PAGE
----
Defensive belief systems are welding devices. They weld members into a social unit so that they feel they belong. They can then share their private craziness with others. It is what I call socially validated insanity: My unreality is validated because many others believe it; and the more who believe, the more I am reassured and relieved not to be alone.

All this is not so different from the urban gang phenomenon. Gangs are welding. The need for approval, to belong and to be protected is similar to that in a cult. You are not going to talk someone out of a gang or a cult, because you can't talk someone out of his needs. They are hard-wired.

Few followers tried to leave Jonestown or, in the beginning of the siege, the Branch Davidian compound, because to leave is to feel forsaken, to be faced again with the early catastrophic feelings of rejection and abandonment, which drove the person to join up in the first place.

One way that defensive belief systems come into being, even fairly early in a child's life, is through being taught not to express feelings, not to speak thoughts that are unacceptable, not to express resentment, jealousy or other negative thoughts, not to speak badly of others and never to say what is in one's heart. Once installed, this censoring process continues automatically. The child comes later on to substitute ideas for what he or she really feels. Having unreal ideas as an adult is just a logical extension of what happened in early childhood.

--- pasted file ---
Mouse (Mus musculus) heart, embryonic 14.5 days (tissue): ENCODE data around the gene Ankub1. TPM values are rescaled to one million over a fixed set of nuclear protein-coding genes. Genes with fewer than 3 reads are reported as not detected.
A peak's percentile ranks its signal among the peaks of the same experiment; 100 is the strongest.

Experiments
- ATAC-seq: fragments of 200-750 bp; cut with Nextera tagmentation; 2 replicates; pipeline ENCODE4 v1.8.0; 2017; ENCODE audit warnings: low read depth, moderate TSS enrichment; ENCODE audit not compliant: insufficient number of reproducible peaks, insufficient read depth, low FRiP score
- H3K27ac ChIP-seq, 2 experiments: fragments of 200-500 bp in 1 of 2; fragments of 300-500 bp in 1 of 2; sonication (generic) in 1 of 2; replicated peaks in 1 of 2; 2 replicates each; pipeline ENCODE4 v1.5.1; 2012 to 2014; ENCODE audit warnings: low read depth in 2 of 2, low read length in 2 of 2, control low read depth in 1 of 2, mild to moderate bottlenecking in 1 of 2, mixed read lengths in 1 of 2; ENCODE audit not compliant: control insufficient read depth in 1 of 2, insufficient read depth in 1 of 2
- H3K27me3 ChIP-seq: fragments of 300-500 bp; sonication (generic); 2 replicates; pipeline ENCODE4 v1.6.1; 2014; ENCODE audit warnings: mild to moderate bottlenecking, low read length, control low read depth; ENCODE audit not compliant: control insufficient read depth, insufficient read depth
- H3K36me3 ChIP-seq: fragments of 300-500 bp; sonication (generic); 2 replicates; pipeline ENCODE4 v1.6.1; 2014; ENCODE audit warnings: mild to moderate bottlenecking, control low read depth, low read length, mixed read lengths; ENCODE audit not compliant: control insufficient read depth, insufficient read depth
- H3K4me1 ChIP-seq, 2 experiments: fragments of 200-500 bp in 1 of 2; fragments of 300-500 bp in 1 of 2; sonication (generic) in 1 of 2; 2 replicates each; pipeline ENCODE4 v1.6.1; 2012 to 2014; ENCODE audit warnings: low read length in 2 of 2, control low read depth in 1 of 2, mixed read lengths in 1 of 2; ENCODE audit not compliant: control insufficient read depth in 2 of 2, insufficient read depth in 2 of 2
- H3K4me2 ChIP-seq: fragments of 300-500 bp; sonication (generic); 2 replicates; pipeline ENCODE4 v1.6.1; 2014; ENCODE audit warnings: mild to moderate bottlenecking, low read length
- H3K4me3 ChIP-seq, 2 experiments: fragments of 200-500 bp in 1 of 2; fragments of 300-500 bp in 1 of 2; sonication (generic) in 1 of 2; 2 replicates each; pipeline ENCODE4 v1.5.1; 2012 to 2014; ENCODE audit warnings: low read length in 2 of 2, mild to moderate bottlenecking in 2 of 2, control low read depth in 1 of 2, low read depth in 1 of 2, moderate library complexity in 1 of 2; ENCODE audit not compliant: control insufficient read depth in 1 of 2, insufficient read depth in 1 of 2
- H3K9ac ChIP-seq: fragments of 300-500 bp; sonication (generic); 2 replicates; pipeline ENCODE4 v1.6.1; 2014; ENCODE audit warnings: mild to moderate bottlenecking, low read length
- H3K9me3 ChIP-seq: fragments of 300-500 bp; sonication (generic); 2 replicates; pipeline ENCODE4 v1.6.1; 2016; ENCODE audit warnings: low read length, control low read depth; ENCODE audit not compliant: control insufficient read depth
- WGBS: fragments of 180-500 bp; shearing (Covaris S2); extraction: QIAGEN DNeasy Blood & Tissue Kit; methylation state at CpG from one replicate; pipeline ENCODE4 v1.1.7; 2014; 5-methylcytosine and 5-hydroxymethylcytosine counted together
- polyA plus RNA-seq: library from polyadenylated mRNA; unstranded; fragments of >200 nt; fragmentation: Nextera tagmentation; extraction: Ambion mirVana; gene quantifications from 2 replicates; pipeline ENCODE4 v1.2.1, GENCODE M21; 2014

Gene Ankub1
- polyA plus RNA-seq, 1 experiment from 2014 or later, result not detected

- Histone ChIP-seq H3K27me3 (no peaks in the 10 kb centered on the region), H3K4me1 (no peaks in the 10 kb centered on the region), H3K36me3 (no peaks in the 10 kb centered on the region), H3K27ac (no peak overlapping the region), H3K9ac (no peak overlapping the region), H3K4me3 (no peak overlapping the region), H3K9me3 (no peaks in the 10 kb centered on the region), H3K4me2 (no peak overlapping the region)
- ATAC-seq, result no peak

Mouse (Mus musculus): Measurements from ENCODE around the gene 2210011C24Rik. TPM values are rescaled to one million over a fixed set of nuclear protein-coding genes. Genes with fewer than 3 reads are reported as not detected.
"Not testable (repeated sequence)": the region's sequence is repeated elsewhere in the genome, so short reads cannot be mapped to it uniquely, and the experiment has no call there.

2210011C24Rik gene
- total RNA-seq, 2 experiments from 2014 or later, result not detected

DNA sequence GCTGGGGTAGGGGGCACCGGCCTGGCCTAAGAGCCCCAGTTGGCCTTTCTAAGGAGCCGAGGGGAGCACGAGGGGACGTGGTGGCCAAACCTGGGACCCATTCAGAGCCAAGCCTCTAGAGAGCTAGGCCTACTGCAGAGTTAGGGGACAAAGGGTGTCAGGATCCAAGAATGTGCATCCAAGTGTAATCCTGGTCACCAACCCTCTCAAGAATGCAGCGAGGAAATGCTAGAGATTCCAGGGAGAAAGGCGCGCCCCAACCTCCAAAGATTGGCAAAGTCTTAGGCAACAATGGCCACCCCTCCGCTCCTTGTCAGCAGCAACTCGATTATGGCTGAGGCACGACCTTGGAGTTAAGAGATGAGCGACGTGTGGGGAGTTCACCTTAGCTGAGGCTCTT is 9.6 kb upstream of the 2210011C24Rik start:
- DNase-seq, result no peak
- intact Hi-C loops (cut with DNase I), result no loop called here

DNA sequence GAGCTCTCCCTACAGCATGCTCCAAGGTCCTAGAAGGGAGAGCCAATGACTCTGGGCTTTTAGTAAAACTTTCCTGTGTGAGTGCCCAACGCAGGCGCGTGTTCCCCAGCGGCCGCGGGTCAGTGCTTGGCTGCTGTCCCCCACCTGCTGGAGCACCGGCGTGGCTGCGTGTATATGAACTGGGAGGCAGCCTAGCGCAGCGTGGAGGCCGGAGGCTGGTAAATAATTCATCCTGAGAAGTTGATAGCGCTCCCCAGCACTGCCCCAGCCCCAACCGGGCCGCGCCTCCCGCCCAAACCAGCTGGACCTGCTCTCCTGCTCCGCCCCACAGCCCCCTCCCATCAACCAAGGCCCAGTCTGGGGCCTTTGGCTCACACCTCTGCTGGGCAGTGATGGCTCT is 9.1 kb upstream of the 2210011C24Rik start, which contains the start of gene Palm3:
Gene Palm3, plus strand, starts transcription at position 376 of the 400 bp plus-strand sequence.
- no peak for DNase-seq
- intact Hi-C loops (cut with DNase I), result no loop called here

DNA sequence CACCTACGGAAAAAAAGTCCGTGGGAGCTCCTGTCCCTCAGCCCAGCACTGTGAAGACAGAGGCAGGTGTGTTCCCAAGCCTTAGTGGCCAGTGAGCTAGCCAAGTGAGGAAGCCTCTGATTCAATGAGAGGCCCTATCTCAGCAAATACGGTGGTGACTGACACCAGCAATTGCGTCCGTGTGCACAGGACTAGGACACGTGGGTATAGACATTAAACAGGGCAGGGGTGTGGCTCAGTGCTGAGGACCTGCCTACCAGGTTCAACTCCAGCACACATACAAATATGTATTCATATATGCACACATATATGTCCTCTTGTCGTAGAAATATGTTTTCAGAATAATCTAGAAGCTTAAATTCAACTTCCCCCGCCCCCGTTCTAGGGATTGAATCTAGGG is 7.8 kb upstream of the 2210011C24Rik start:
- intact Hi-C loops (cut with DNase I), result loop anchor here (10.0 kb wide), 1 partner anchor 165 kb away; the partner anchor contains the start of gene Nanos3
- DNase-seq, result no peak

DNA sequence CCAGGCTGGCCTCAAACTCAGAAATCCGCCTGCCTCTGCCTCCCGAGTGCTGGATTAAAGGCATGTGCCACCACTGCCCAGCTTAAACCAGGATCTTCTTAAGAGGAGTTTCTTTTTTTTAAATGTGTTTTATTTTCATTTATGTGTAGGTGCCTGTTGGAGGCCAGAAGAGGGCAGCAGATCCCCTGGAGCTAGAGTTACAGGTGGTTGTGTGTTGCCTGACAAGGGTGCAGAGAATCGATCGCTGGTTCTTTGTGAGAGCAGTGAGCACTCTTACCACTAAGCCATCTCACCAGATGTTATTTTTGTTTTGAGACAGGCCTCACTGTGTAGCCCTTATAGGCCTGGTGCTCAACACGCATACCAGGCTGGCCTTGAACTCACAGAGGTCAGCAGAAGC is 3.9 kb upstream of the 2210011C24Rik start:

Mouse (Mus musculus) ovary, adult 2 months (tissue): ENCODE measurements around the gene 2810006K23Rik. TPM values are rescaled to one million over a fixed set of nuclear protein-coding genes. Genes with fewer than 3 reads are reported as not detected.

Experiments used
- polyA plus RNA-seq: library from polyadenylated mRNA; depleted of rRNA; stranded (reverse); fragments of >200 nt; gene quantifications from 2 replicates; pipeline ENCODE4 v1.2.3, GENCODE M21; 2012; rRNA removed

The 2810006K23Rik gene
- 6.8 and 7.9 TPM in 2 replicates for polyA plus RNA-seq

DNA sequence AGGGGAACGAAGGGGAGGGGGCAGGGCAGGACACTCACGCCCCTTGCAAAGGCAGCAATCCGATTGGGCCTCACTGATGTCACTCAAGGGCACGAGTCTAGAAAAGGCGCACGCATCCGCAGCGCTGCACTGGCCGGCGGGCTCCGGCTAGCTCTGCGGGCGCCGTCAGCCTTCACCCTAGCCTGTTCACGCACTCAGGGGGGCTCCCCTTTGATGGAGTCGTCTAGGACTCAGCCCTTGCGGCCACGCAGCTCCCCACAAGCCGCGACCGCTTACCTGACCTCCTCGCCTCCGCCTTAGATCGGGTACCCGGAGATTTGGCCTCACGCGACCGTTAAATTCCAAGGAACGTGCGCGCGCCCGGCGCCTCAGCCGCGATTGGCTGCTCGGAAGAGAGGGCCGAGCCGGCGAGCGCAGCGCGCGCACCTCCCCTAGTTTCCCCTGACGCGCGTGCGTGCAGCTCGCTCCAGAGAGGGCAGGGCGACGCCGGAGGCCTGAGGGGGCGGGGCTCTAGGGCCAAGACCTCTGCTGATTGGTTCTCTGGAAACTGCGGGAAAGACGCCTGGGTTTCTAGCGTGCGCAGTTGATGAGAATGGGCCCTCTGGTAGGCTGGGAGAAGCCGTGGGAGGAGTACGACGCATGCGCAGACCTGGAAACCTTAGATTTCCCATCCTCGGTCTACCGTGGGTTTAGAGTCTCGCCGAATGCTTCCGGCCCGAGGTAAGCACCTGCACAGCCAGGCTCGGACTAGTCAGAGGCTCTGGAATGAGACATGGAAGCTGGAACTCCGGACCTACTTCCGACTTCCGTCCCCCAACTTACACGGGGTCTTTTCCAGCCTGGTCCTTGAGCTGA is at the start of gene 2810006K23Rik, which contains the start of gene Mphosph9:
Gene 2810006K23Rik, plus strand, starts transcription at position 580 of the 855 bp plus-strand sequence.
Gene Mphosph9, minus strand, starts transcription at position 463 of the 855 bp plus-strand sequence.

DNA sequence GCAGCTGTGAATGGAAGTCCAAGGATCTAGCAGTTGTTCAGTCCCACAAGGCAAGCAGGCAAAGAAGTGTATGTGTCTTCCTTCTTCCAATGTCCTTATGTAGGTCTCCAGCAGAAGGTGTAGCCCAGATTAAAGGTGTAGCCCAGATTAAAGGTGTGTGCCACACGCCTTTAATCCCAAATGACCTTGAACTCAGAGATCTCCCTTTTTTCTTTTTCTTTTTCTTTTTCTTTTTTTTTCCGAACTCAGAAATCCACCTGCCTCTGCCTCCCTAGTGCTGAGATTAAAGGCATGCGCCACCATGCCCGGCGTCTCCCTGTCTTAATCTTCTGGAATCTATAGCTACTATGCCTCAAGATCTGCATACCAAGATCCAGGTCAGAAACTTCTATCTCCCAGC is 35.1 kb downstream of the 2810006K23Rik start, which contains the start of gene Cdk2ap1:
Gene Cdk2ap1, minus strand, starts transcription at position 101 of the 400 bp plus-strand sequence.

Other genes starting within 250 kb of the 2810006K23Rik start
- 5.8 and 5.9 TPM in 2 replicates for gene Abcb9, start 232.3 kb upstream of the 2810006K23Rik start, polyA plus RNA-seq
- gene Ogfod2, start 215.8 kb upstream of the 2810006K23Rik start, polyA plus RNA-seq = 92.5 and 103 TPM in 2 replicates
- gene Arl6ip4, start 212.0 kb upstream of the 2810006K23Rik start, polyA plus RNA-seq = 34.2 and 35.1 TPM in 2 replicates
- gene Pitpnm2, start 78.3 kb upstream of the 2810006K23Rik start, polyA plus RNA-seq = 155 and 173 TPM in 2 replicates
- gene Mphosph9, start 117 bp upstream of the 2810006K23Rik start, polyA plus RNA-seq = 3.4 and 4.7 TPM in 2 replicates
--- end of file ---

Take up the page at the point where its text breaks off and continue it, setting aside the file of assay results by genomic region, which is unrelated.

All of us are programmed to some extent to reject and deny the voice of our feelings. That is the function of belief systems: to quiet the feeling that there is no one to care, to protect and to love. The drug of beliefs anesthetizes a lifetime of deprivation. A threat to the belief system is met with desperation; the needy are prepared to do anything, even to kill or, as at Jonestown, to end their own lives, to avoid being left open to pain without a defender.

I am not referring to a drug metaphorically. We are able to manufacture a morphine equivalent in our brains called endorphin whose secretion can be influenced by ideas. Ideas can be like a shot of morphine, in that certain ideas are calming: "You are wonderful. You are special, God's gift," and so on. The ideas must run counter to the real feelings of hopelessness, feeling unimportant, worthless, of no value to anyone. Once someone offers ideas strong enough to counter what one lacked in childhood, one is "under the influence."

Instead of trying to feel the void that lurks inside the hidden crevices of the unconscious, the believer rises above hopelessness and helplessness into "salvation." What is he saved from? His feelings. Himself.

It is not a matter of what belief, but the fact of believing. The endorphins whip into action irrespective of the content of the belief so long as implied in it is hope and avoidance of death. Those chemicals do not distinguish among Buddha, Jesus, Jones or Koresh. They just do their job when called upon.